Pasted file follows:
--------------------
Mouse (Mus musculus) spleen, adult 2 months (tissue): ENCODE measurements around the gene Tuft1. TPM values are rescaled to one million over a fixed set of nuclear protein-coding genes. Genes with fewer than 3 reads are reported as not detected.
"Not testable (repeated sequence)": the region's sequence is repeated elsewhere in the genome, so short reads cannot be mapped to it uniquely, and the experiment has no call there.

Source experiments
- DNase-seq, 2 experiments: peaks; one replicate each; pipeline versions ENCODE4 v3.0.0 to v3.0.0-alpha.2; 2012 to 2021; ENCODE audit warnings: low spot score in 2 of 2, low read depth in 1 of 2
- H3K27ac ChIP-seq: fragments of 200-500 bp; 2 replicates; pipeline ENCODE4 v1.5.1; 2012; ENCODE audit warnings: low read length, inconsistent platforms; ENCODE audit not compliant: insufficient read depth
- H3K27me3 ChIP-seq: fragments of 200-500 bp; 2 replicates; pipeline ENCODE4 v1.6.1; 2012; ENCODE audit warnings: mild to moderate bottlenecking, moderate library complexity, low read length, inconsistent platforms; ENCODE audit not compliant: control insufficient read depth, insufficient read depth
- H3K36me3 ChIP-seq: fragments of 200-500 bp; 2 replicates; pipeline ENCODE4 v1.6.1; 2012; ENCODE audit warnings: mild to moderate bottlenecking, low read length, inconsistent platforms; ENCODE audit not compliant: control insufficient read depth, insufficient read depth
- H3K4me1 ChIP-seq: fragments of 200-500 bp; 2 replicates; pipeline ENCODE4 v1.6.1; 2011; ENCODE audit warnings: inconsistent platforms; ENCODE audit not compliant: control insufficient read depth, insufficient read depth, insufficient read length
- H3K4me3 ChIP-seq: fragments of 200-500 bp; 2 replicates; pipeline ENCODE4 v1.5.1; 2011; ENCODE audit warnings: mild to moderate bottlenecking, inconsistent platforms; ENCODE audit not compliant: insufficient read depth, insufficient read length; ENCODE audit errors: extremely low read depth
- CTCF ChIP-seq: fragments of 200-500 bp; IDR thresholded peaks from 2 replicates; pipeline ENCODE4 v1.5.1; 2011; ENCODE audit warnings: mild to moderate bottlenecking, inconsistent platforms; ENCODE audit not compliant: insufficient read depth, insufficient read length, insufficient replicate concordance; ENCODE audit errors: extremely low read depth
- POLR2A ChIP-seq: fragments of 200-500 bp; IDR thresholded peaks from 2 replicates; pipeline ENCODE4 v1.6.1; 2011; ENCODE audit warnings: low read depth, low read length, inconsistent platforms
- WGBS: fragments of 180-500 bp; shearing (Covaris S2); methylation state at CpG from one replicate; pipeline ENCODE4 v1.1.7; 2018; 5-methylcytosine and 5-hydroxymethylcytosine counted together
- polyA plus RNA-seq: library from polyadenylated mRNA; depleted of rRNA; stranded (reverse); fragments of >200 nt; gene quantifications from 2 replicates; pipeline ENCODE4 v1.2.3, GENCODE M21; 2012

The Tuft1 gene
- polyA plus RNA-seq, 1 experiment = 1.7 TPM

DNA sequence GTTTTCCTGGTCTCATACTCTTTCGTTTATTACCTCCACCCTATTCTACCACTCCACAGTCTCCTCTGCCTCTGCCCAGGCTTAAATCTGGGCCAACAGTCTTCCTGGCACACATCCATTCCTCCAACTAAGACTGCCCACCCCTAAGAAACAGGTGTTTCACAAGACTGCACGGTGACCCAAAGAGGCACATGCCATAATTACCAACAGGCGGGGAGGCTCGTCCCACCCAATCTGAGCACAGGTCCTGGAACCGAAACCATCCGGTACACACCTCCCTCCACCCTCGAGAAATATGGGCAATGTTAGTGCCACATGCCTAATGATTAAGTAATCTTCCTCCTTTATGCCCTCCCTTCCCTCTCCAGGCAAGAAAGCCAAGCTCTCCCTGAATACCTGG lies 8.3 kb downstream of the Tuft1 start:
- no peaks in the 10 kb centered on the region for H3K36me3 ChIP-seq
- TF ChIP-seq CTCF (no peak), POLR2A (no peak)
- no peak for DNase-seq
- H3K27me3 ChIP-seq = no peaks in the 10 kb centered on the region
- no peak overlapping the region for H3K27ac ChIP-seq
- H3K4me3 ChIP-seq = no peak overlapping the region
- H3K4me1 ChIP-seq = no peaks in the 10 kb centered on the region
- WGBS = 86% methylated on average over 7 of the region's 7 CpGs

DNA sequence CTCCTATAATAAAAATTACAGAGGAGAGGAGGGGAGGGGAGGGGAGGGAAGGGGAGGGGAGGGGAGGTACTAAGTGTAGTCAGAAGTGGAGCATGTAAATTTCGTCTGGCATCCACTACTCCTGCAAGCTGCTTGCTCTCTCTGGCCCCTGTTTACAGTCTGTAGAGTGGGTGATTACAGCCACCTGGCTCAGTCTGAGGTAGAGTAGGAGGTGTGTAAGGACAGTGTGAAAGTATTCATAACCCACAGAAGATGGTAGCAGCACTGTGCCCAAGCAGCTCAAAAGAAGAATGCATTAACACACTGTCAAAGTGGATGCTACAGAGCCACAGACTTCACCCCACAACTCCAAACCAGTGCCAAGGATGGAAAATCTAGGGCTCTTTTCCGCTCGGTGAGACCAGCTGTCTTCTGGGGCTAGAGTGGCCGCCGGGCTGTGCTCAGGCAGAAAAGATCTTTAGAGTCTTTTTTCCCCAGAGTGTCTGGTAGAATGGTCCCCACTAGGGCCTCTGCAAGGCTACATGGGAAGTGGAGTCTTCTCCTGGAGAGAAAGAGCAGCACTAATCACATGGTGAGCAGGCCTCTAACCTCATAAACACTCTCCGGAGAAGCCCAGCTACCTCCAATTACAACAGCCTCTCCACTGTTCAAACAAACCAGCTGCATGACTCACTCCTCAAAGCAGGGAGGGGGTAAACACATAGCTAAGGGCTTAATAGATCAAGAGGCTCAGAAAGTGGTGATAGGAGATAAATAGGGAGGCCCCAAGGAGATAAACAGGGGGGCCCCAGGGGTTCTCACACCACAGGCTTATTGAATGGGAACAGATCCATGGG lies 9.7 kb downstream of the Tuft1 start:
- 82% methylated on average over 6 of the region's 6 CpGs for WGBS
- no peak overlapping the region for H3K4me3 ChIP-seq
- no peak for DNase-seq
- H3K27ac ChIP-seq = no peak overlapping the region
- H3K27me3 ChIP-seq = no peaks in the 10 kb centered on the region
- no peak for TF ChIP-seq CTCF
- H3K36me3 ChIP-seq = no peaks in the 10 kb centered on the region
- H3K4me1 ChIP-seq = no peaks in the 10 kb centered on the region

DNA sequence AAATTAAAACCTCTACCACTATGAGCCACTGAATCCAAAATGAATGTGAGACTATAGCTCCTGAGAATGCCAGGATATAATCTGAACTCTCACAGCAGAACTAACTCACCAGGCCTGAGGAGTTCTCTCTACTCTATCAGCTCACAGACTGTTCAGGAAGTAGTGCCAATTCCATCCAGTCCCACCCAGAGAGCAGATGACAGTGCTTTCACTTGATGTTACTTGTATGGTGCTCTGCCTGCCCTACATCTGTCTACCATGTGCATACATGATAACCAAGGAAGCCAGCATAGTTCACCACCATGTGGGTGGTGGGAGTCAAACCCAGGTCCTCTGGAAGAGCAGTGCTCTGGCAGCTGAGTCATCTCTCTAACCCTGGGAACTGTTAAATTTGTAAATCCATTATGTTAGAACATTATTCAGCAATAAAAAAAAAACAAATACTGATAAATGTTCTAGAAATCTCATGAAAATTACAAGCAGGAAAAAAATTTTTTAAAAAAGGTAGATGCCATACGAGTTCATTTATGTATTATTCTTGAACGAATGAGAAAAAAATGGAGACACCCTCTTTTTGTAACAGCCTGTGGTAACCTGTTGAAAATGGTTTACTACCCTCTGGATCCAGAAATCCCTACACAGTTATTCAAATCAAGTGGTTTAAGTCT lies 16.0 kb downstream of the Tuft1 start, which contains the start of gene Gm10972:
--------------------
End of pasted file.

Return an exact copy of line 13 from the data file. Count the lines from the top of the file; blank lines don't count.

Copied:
- polyA plus RNA-seq: library from polyadenylated mRNA; depleted of rRNA; stranded (reverse); fragments of >200 nt; gene quantifications from 2 replicates; pipeline ENCODE4 v1.2.3, GENCODE M21; 2012